Courtesy of Marion Kummerow
Living in Germany and traveling while she was single, Marion Kummerow decided to write a fictionalized story of her grandparents Resistance work during WWII Germany that has become a trilogy.
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JRR: (Jessica’s Reading Room): Tell us a little about yourself.
Marion: My name is Marion Kummerow and I’m living in Munich, Germany with my husband and my two kids.
When I was still single, traveling and exploring new cultures were my main goals. I had a job as consultant where I travelled a lot. And I’d always try to get to know real people and real life, instead of staying inside the hotel.
One of my “funniest” experiences (my friends say most stupid), was to go to a hair dresser in Indonesia to have my blond hair highlighted. Turns out he didn’t have much experience with blondes and I left the salon wearing a bright orange.
JRR: You definitely experience some thing while traveling! You originally lived in Germany then moved around to various other countries before you returned to Germany. What was your favorite country to live in?
Marion: Definitely Colombia, South America. I lived in Bogotá almost five years and had a blast. You may know the country only from the headlines about narcotics trade and kidnapping, but I had a totally different experience. The locals are very outgoing and friendly. They welcomed me into their homes and families and made me feel like I belonged.
JRR: That is great that you had a different experience than what most people expect. What inspires you to write?
Marion: I don’t get inspired to write, I get inspired by writing.
The way how persons, locations, and situations come to life when you put them on a sheet of paper is mind-numbing. I feel like I the story is real, and the characters are my best friends. The beginning of a new book is always dreadful, but once I’m inside the story and get to know my characters, I cannot wait to spend more time with them.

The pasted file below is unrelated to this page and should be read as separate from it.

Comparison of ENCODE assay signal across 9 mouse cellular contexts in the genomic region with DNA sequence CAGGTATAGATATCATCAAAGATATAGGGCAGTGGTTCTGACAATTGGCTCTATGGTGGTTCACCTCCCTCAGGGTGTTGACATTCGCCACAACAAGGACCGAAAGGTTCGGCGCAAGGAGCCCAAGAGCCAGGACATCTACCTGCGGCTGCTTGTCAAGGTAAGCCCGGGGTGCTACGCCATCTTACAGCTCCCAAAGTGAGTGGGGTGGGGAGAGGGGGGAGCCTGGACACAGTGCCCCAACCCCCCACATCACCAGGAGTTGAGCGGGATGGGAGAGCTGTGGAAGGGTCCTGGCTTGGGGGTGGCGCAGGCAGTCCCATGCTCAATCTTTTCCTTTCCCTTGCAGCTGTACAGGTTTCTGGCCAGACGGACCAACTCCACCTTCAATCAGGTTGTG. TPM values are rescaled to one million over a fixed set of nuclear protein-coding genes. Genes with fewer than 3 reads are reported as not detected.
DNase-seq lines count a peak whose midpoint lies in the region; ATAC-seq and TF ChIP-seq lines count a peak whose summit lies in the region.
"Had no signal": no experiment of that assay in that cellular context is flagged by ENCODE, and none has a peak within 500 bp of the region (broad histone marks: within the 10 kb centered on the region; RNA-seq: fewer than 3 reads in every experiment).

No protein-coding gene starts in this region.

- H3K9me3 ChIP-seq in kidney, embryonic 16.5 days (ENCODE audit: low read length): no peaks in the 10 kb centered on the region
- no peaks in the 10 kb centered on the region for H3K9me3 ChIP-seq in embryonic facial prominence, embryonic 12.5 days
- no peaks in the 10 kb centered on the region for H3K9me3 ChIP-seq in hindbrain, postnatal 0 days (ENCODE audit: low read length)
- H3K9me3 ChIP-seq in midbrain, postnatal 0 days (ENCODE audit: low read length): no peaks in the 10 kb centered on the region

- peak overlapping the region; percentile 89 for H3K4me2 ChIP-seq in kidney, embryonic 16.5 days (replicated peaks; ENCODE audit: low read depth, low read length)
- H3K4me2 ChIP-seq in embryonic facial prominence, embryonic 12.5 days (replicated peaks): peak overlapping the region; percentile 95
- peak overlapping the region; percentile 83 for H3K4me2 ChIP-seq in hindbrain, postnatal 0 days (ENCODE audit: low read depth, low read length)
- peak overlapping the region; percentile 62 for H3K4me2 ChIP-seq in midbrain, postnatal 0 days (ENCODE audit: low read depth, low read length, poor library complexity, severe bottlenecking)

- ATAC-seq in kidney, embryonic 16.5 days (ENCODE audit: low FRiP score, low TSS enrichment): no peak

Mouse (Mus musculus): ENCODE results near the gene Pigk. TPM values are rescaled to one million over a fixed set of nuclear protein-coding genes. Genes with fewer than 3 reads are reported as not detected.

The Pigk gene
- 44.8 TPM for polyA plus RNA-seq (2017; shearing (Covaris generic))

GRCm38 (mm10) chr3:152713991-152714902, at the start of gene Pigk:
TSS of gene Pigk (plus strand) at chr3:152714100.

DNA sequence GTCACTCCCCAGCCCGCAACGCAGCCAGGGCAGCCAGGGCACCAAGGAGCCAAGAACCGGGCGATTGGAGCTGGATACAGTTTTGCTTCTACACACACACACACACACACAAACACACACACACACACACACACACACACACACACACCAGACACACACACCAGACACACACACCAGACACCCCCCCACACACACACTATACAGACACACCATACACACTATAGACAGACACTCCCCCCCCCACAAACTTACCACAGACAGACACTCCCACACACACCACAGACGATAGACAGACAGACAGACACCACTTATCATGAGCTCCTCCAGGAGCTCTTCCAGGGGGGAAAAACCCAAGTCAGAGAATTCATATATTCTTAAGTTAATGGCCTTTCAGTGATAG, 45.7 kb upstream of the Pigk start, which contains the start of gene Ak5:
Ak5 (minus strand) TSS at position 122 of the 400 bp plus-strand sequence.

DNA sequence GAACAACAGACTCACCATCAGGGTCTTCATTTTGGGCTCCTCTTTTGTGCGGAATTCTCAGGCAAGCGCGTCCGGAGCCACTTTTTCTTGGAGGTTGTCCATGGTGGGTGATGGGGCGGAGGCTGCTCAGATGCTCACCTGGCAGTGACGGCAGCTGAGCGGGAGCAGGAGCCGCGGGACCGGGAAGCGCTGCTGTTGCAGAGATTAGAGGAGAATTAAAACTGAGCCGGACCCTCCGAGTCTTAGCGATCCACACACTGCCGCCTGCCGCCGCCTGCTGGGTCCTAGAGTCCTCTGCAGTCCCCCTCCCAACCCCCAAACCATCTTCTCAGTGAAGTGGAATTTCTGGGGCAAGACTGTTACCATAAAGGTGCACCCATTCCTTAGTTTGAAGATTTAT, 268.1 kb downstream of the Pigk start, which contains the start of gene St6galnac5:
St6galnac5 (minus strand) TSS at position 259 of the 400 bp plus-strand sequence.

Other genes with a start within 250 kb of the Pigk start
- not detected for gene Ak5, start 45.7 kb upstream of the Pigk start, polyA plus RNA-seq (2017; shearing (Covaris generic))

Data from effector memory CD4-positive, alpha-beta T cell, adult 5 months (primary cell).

JRR: Did you read a lot as a child?
Marion: I basically devoured all the books I could get my hands on. Our parents would take my sister and me to the library every two weeks and we’d return home with a bag full of books.
JRR: The library really is a great thing! The Love and Resistance in WW2 Germany series is fiction, but based on your grandparents story. What made you want to write a fictionalized version of their story?
Marion: The idea formed after reading the many letters my grandparents and great-grandparents left behind. It gave me an intimate glimpse into their lives and the struggles of ordinary people during the Third Reich.
It took me several years and a lot of courage to dig into their letters and the official documents surrounding their Resistance work. It wasn’t an easy task, and you can’t imagine how much I cried and laughed and frowned in the process. But I wanted to give them – and so many other unnamed heroes – a voice.
JRR: It was definitely a very personal thing you experienced going through their letters and getting to know them in that way. Now, what is the target audience for the Love and Resistance in WW2 series?
Marion: The Love and Resistance in WW2 series follows one couple’s lives over a span of almost a decade. It’s a story about love, courage, bravery, and the unrelenting will to stay true to oneself and one’s convictions.
The target audience for the books Unrelenting, Unyielding and Unwavering are readers who enjoy a saga with some heartbreak, lots of suspense, and glimpses into the lives of ordinary people.
JRR: You also wrote a short story for an anthology called Pearl Harbor and More: Stories of WWII – December 1941 that was recently released. What can you tell us about that anthology?
Pearl Harbor and More is a cooperation of eight authors writing World War 2 fiction. We wanted to write short stories to commemorate the 75th anniversary of the Battle of Pearl Harbor. Each author wrote their own story, but they’re all set in December 1941, and in some way or another the main characters are affected by that epic event.
My story, Turning Point, is about a German Jew. Margarete Rosenbaum is about to be sent to a labor camp, when a bomb hits the building she lives in. Emerging from the rubble she’s presented with an unexpected opportunity. But how far is she willing to go to save her life?
JRR: That would be a great one to read, especially for those who enjoy short stories. Having been to Pearl Harbor in 2006, that day means so much more now than before. Seeing the Arizona there is a numbing feeling knowing what happened.
Is there anything else you would like to share with us?
Marion: I want to thank you for the opportunity to share my work on your blog. I’m striving to become the best WW2 fiction writer and am grateful for every single one of my readers. Please feel free to reach out and contact me via facebook, twitter, or my website. I love to hear from you!
**Thank you so much for your time for this interview Marion!
Unwavering, The third in the Love and Resistance in WW2 Germany Trilogy will be released March 28, 2017.[Top]